Liverpool in the Middle Ages (Stanley and Molyneux families)

Liverpool in the Middle Ages.

The history of the Stanley and Molyneux families.

This is a 'forgotten' period in Liverpool History. It covers Liverpool in the Middle Ages.

The Middle Ages are the years after the Black Death but before the Tudors. (roughly 1350 – 1500). It includes both the 100 Years War and the War of The Roses.

During this period two rich families controlled the Merseyside area. They were the Stanley family and the Molyneux family.

During this time, they were either fighting themselves or fighting the French together!

Their legacy lives on today in many Liverpool place names, buildings and symbols.

 

Stanley and Molyneux Crest

The Stanley Family

The plague had hit Liverpool badly, killing a quarter of the population. During the late 1300s and early 1400s, it entered a period of lawlessness and poverty.

The Stanley family were asked by the King to help take control.  They were descended from Norman Nobility and were rulers in the Isle of Mann.

The Lathoms were another rich family in the area. They had also been rich landowners since Norman times. They owned much of what is now Knowsley.

John Stanley met Isabel Lathom at a jousting tournament held by King Edward III.

At the tournament, John Stanley triumphed by beating the dreaded French Admiral of Hainault. He was knighted by the King. Soon afterwards John Stanley married Isabel Lathom and John inherited her land and wealth.

The Stanley Family

The Eagle and Child

This story begins with Isabel’s father Sir Thomas Lathom. One day, whilst walking in woods, he found a child underneath the nest of an eagle.

The child was said to have been protected by the Eagle. He was named ‘Oskatel’ (meaning foundling).

Oskatel became Sir Thomas' adopted son, and was all set to inherit the Lathom family fortune.

On his deathbed, however, Sir Thomas decided to give most of his land over to daughter Isabel and not the Eagel child Oskatel. The Lathom fortune now moved to Stanley as he had married Isabel.

Because of this legend, many pubs are called The Eagle and Child.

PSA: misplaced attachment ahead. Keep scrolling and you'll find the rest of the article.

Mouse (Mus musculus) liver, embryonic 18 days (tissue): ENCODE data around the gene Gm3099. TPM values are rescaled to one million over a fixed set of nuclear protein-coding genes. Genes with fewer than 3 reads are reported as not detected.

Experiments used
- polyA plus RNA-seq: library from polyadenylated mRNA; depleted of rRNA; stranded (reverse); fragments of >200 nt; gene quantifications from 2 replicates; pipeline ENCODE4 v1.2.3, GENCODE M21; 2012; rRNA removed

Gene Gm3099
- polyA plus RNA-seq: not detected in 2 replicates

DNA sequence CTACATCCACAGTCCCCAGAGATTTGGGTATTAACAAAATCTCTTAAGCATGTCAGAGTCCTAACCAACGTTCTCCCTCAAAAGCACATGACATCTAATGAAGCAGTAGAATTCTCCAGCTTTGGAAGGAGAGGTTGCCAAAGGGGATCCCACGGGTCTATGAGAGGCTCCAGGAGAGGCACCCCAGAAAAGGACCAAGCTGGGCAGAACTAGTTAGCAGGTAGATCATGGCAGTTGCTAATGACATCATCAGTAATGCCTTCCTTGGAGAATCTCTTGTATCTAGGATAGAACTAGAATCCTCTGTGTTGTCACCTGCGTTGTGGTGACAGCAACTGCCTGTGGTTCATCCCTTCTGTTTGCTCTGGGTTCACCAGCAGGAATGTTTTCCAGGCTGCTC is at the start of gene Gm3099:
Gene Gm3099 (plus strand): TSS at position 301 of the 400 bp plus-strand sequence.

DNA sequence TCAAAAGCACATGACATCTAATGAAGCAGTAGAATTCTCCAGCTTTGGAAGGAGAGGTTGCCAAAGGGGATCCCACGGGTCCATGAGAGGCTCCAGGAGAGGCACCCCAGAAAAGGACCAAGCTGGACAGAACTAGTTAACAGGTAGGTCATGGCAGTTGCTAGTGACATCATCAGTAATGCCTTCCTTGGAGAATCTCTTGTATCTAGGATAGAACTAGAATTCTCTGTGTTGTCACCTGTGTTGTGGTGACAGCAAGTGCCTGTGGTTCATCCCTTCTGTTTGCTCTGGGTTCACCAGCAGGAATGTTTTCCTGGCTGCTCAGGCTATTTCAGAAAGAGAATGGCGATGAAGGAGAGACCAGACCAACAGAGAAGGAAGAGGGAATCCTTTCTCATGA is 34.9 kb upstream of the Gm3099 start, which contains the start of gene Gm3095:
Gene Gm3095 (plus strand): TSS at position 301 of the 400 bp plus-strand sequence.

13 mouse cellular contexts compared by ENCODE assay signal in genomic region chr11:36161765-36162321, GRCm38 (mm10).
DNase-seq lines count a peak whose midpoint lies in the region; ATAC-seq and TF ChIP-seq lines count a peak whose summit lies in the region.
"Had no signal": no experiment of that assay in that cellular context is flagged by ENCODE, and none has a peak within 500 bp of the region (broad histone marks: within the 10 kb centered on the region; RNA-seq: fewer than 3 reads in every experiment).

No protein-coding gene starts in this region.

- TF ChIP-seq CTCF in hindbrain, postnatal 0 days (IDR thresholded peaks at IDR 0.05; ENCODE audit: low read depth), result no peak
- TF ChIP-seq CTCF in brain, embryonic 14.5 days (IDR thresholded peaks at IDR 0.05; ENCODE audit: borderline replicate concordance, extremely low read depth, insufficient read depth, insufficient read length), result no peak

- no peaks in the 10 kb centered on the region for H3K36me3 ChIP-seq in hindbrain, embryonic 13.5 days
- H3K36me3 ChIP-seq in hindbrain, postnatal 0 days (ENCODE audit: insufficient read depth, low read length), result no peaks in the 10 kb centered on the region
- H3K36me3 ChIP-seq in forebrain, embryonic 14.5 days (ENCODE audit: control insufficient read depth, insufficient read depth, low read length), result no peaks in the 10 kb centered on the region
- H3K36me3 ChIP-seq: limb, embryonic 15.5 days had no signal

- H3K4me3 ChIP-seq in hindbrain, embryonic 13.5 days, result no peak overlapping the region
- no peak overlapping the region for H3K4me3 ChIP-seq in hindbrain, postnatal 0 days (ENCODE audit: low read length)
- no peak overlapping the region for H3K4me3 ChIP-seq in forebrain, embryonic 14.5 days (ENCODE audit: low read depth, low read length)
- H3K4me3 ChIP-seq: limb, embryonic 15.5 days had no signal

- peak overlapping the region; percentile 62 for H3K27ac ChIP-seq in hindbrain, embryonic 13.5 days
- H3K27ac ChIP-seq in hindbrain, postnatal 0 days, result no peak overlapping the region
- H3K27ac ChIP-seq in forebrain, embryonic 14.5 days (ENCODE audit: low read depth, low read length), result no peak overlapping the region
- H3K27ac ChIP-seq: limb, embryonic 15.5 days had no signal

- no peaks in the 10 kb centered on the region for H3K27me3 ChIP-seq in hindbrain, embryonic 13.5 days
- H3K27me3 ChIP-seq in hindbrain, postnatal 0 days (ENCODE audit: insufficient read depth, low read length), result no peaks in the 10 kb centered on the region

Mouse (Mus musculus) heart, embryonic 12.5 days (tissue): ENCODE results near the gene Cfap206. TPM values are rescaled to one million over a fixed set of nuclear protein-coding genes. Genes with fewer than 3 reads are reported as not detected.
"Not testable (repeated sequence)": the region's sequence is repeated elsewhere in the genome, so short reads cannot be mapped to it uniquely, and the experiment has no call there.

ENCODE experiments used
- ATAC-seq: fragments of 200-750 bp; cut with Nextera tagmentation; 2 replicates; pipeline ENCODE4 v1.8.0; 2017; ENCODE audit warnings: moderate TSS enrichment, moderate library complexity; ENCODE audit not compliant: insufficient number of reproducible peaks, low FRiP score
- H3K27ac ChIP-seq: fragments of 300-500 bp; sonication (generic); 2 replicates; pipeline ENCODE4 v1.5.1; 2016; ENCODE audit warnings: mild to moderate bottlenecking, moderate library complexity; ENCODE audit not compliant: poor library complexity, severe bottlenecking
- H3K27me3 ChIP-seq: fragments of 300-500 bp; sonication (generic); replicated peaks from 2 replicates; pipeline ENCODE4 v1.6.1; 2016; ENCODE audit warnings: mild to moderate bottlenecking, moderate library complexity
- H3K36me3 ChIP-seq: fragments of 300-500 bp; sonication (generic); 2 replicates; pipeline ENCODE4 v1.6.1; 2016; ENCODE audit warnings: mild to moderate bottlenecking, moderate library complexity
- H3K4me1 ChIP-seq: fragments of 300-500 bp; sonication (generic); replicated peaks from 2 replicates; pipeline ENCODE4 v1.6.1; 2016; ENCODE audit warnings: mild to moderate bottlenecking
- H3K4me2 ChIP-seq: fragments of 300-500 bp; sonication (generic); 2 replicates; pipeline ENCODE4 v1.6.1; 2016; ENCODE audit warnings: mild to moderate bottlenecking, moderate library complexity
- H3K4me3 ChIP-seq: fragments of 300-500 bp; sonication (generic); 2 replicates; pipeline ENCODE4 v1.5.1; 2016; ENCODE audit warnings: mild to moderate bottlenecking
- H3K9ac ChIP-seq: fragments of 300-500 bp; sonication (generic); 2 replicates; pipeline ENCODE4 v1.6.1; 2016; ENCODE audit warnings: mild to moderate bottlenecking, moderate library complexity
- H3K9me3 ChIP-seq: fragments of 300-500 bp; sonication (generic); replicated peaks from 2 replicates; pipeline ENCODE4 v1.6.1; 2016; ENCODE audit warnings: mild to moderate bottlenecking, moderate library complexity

The Stanley family now needed protection for the inherited wealth. In 1406, they build The Tower of Liverpool. A huge fort in present-day Water Street.

The Tower was very close to the existing Liverpool Castle. It gave the Stanley family protection to sail back and forth to the Isle of Mann.

The Eagle and Child
Roman Liverpool

The Molyneux Family

Like lots of wealthy noblemen from the middle ages. The Molyneuxs descended the knight who came over during the Norman Conquests.

The Molyneux family were descendants of William de Molines. He came from a town called Moulineaux, in Normandy, France.

The Molyneux family settled in Lunt, Sefton. They used to have a Hall there, near the present-day St Helen's Church. They owned most of the Sefton area.

In 1575, they made their home at Croxteth Hall in West Derby. It was in this area that the Norman knights had originally settled in 500 years previously.

Their family crest is the Cross Moline. It is still used by Sefton Council and Croxteth Country Park.

 

Moylneux Cross Croxteth Hall

The attack of Liverpool Tower

In 1421, the King allowed Richard Molyneux and his soldiers to live at Liverpool Castle. This was an arrow shot away from the Stanley Family’s tower.

In 1424 a violent feud broke out between Thomas Stanley and Sir Richard Molyneux.

Richard Molyneux marched on Stanley's Tower with 1,000 men ready to do battle. The Stanleys were waiting in the tower with double the men waiting for the attack.

Before a scouse civil-war broke out,  the Sheriff was called in. Eventually, an order from King Henry VI told them to ‘calm down’.

The feud between Thomas Stanley and Richard Molyneux was soon over. Later their respective son and grand-daughters are married and they all lived happily ever after.

The Tower was used as a prison until 1819 when it replaced briefly by warehouse buildings. In 1856 a third building was placed there. This, in turn, was replaced in 1908 by the present Tower Building today. (Directly opposite the Royal Liver Building).